Amazon's Supply Chain

When you’ve got the monopoly, you set the records.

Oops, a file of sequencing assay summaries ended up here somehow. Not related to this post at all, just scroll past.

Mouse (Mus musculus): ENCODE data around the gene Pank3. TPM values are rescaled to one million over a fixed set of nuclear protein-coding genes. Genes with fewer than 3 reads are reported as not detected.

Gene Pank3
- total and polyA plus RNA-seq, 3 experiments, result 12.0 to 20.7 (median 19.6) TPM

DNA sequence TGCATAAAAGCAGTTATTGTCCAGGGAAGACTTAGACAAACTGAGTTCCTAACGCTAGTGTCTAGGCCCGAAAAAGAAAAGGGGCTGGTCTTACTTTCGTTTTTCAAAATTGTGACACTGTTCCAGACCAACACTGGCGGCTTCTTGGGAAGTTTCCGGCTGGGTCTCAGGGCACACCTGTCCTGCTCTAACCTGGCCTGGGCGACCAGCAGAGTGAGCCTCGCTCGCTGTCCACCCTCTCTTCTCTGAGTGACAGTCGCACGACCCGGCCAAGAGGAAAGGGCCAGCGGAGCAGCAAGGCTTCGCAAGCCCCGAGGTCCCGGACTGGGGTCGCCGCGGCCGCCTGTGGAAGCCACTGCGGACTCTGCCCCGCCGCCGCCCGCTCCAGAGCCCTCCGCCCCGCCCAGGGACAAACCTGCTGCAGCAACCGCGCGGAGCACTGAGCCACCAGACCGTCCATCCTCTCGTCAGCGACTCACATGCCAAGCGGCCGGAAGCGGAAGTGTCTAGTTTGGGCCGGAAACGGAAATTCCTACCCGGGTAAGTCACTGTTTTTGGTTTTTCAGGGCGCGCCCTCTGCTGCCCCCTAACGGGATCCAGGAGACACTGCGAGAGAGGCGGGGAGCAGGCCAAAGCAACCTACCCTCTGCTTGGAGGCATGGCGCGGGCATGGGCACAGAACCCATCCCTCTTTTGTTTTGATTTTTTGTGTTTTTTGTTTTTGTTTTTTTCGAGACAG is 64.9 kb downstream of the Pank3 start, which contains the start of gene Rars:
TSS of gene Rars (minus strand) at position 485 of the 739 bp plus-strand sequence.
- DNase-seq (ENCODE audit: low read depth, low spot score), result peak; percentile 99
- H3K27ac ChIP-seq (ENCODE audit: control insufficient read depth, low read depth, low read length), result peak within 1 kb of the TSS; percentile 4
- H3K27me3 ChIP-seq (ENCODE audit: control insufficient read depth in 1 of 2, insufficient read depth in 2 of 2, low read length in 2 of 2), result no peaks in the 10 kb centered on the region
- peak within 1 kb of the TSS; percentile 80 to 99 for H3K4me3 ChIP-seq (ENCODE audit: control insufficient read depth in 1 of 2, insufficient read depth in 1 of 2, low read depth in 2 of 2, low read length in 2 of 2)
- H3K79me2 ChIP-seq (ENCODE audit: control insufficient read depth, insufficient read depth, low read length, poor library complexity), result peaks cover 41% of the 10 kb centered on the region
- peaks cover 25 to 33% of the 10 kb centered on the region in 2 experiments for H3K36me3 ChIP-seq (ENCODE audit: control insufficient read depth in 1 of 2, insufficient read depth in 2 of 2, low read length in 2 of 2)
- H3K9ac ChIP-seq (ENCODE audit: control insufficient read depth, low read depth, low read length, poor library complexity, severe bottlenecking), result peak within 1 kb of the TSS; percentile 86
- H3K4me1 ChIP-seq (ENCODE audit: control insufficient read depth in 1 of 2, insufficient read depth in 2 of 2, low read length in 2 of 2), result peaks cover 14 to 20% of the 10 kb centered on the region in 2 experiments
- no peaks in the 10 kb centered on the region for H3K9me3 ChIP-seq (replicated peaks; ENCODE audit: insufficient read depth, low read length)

Tech writers stuck with the unenviable job of working this past holiday weekend were blessed with a last-minute gift from Jeff Bezos: On Dec. 26, Amazon issued a press release proudly trumpeting the fact that on Christmas Day, for the first time ever, its online superstore sold more electronic books than regular books.This is certainly a milestone worth observing. Amazon has put out what critics have determined to be the market's best e-reader. And the company's transformation from hawking the wares of others to creating the "most gifted" product on its own site is impressive.But there's a simple explanation for why the Kindle's Christmas Day record isn't that impressive.If the Kindle sold as well as Amazon claims (and since they don't release specifics, we'll just have to take their word for it), then a lot of Kindles were under a lot of trees. Which meant a lot of people woke up Christmas morning with an immediate need to fill their empty Kindle with an e-book or two.Amazon is the only place you can buy Kindle titles, which can't be said for books in general. So what we have is a company with a monopoly on supply on the largest demand day in history.A nice record, for sure. But perhaps unsurprising given the circumstances.

 
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